For decades, outsiders have thought of China as a country where religion and faith play marginal roles. Images of Chinese people overwhelmingly involve economics or politics: massive cities sprouting up, diligent workers laboring in vast factories, nouveaux riches flaunting their wealth, farmers toiling in polluted fields, dissidents languishing in prison. The stories about faith in China that do exist tend to involve victims, such as Chinese Christians forced to worship underground or groups such as Falun Gong being repressed by the government.
Such images fail to fully capture the reality of present-day China, where hundreds of millions of people are consumed with doubt about their society and are turning to religion and faith for answers they cannot find elsewhere in their radically secular society. They wonder what makes a good life and if there is more to it than material gain. As a 42-year-old pastor of a church in the western metropolis of Chengdu told me recently, “We thought we were unhappy because we were poor. But now a lot of us aren’t poor anymore, and yet we’re still unhappy. We realize there’s something missing, and that’s a spiritual life.”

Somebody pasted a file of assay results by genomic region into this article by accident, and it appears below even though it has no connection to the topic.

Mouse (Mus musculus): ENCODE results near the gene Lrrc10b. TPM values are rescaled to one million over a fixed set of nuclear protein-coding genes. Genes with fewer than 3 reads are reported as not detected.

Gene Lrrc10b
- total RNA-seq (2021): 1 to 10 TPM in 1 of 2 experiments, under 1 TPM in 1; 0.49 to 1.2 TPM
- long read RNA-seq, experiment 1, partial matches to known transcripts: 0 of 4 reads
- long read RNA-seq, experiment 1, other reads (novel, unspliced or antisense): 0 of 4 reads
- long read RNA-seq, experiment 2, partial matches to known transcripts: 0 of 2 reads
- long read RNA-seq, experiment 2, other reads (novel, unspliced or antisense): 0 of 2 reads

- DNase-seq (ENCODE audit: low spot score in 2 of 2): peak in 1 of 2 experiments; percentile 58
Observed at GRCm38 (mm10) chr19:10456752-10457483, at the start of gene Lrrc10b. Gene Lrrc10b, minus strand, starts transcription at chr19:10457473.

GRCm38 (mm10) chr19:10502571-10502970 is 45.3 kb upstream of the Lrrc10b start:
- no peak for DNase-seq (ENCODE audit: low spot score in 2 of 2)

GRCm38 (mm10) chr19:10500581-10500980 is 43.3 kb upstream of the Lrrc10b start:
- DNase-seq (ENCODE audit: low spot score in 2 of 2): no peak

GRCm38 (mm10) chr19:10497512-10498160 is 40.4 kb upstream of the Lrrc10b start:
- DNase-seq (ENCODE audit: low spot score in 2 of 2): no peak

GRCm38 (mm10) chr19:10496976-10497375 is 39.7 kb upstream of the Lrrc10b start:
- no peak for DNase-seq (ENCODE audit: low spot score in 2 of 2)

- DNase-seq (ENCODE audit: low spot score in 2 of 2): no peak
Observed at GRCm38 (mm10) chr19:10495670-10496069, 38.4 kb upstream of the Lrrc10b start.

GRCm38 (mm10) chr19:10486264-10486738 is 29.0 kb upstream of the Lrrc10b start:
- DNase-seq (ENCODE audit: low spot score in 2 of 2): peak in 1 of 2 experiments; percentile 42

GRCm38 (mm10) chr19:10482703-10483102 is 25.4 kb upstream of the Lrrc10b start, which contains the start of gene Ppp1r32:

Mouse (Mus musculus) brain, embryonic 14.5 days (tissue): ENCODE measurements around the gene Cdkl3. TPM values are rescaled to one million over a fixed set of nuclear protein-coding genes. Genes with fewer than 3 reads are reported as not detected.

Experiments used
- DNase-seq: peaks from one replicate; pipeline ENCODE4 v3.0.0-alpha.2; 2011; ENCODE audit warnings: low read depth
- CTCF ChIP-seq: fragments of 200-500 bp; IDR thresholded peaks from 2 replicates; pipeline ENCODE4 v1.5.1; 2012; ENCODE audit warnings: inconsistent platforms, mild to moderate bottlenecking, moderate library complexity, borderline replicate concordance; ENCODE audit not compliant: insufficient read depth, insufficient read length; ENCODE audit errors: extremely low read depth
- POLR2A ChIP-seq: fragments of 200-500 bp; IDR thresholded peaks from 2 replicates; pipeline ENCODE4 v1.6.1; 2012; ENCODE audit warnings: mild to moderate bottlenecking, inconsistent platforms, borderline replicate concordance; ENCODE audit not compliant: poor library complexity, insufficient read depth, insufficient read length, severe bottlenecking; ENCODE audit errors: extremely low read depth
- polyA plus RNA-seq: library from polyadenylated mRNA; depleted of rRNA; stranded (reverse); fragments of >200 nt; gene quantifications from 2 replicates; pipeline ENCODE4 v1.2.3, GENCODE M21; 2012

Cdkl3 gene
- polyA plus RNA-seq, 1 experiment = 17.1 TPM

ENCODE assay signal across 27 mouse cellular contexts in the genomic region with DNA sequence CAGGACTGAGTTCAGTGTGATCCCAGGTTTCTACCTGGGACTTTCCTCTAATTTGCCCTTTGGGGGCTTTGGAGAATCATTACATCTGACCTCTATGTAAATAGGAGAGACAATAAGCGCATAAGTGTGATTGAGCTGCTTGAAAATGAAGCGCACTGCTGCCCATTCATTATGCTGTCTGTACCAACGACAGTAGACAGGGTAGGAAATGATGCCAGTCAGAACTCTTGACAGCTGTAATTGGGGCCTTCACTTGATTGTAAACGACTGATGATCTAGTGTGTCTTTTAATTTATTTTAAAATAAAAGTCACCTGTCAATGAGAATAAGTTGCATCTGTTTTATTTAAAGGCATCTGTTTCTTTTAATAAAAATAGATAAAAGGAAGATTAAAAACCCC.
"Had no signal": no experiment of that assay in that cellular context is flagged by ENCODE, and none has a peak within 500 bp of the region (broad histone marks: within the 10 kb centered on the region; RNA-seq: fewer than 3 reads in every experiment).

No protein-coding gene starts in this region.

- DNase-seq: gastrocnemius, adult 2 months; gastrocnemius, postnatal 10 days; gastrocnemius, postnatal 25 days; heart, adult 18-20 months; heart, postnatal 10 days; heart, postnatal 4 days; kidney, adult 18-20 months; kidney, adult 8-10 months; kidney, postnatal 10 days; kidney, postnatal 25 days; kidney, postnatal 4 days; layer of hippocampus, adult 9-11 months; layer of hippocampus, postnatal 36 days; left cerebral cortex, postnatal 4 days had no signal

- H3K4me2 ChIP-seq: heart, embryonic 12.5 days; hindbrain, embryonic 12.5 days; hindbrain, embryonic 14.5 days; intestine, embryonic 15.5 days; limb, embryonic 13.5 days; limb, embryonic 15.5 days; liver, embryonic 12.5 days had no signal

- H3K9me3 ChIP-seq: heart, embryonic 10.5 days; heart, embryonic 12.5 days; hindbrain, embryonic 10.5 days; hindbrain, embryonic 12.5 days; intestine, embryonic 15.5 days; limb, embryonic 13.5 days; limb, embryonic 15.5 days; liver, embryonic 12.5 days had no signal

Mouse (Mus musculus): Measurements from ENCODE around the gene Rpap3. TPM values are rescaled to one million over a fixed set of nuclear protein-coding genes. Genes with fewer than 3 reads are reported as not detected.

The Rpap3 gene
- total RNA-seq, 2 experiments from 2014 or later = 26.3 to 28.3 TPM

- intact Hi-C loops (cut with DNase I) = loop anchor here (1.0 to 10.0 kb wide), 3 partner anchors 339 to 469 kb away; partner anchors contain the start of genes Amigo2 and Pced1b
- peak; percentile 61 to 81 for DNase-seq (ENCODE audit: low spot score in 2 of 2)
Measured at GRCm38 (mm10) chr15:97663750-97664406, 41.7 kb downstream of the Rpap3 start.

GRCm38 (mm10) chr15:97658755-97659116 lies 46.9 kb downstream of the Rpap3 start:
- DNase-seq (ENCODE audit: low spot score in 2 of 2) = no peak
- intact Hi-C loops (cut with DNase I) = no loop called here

Across China, hundreds of temples, churches, and mosques open every year, attracting millions of new worshippers. The precise figures are often debated, but even a casual visitor to China cannot miss the signs: new churches dotting the countryside, temples being rebuilt or massively expanded, and even new government policies that encourage traditional values. Faith and values are returning to the center of a national discussion over how to organize Chinese life.
China’s ethnic minorities—especially Tibetan Buddhists and Uighur Muslims—have long valued religion, sometimes as a form of resistance against an oppressive central state. But a similar or even stronger move toward spiritualism is emerging among Han Chinese, the ethnic group that makes up 91 percent of the country’s population. A search for deeper meaning is no longer just a salve for